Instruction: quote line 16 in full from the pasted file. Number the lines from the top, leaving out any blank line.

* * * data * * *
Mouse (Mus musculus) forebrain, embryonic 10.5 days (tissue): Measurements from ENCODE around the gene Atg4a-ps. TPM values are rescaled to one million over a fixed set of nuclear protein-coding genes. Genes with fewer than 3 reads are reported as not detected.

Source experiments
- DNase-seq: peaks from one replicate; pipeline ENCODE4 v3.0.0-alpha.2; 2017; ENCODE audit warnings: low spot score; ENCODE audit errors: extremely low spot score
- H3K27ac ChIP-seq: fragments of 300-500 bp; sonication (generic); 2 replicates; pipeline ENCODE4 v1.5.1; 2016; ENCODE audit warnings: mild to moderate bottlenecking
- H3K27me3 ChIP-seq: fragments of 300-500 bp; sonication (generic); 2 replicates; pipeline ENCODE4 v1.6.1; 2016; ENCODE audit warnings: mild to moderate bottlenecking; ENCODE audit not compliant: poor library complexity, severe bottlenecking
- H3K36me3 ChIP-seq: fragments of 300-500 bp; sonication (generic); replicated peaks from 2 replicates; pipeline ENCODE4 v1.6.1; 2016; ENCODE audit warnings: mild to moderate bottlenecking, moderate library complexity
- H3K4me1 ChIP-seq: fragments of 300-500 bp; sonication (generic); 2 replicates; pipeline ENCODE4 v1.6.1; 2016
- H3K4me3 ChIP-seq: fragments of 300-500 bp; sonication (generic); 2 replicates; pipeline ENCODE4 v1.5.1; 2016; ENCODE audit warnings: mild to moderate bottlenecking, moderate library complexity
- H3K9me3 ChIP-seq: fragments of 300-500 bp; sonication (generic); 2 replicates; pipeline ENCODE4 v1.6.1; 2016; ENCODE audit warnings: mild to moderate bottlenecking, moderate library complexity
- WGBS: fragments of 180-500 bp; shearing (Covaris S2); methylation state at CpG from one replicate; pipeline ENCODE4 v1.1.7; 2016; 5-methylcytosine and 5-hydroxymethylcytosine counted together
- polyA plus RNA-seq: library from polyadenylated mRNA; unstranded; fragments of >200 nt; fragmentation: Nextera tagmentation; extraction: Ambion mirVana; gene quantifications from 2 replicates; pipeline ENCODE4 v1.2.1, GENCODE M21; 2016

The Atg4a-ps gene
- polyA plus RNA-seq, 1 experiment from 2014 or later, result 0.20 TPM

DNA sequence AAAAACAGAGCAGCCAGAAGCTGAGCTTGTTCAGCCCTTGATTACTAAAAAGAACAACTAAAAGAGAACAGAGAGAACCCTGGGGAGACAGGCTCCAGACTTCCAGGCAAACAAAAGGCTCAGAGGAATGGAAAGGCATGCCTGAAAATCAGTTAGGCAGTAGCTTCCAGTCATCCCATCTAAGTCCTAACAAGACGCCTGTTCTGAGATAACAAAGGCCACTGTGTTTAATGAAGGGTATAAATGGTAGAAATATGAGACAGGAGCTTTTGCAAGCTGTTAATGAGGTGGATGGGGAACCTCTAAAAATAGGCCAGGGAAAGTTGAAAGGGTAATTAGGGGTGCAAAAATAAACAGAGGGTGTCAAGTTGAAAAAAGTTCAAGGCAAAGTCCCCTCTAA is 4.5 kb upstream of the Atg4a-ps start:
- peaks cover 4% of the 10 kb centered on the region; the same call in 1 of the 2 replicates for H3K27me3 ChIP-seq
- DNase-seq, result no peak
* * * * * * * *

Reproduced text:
- DNase-seq, result no peak